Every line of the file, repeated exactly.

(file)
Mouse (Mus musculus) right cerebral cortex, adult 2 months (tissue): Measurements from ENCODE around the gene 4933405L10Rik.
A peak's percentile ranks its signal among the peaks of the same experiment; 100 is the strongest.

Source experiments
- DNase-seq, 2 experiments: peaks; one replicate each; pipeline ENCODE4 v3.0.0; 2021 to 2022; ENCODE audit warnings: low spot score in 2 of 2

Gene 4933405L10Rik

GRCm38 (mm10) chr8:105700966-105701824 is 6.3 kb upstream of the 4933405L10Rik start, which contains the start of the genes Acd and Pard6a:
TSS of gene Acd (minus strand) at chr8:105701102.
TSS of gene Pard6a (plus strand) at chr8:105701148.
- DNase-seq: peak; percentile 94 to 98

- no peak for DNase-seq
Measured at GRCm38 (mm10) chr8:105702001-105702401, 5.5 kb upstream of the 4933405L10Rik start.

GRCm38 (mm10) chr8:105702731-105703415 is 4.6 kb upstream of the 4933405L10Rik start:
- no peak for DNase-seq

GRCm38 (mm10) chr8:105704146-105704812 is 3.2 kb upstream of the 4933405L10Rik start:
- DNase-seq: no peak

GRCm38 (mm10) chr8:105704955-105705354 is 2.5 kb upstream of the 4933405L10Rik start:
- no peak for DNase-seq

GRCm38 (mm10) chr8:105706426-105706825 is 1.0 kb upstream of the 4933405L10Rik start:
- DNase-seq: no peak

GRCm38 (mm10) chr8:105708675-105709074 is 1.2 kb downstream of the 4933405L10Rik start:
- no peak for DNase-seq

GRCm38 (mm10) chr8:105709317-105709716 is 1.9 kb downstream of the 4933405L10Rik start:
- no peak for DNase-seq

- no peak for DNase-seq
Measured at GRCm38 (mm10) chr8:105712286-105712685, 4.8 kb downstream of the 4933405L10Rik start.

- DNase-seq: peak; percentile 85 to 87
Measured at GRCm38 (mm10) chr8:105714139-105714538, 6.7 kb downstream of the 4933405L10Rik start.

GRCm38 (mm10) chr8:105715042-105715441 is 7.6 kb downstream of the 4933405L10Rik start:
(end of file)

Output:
Mouse (Mus musculus) right cerebral cortex, adult 2 months (tissue): Measurements from ENCODE around the gene 4933405L10Rik.
A peak's percentile ranks its signal among the peaks of the same experiment; 100 is the strongest.

Source experiments
- DNase-seq, 2 experiments: peaks; one replicate each; pipeline ENCODE4 v3.0.0; 2021 to 2022; ENCODE audit warnings: low spot score in 2 of 2

Gene 4933405L10Rik

GRCm38 (mm10) chr8:105700966-105701824 is 6.3 kb upstream of the 4933405L10Rik start, which contains the start of the genes Acd and Pard6a:
TSS of gene Acd (minus strand) at chr8:105701102.
TSS of gene Pard6a (plus strand) at chr8:105701148.
- DNase-seq: peak; percentile 94 to 98

- no peak for DNase-seq
Measured at GRCm38 (mm10) chr8:105702001-105702401, 5.5 kb upstream of the 4933405L10Rik start.

GRCm38 (mm10) chr8:105702731-105703415 is 4.6 kb upstream of the 4933405L10Rik start:
- no peak for DNase-seq

GRCm38 (mm10) chr8:105704146-105704812 is 3.2 kb upstream of the 4933405L10Rik start:
- DNase-seq: no peak

GRCm38 (mm10) chr8:105704955-105705354 is 2.5 kb upstream of the 4933405L10Rik start:
- no peak for DNase-seq

GRCm38 (mm10) chr8:105706426-105706825 is 1.0 kb upstream of the 4933405L10Rik start:
- DNase-seq: no peak

GRCm38 (mm10) chr8:105708675-105709074 is 1.2 kb downstream of the 4933405L10Rik start:
- no peak for DNase-seq

GRCm38 (mm10) chr8:105709317-105709716 is 1.9 kb downstream of the 4933405L10Rik start:
- no peak for DNase-seq

- no peak for DNase-seq
Measured at GRCm38 (mm10) chr8:105712286-105712685, 4.8 kb downstream of the 4933405L10Rik start.

- DNase-seq: peak; percentile 85 to 87
Measured at GRCm38 (mm10) chr8:105714139-105714538, 6.7 kb downstream of the 4933405L10Rik start.

GRCm38 (mm10) chr8:105715042-105715441 is 7.6 kb downstream of the 4933405L10Rik start: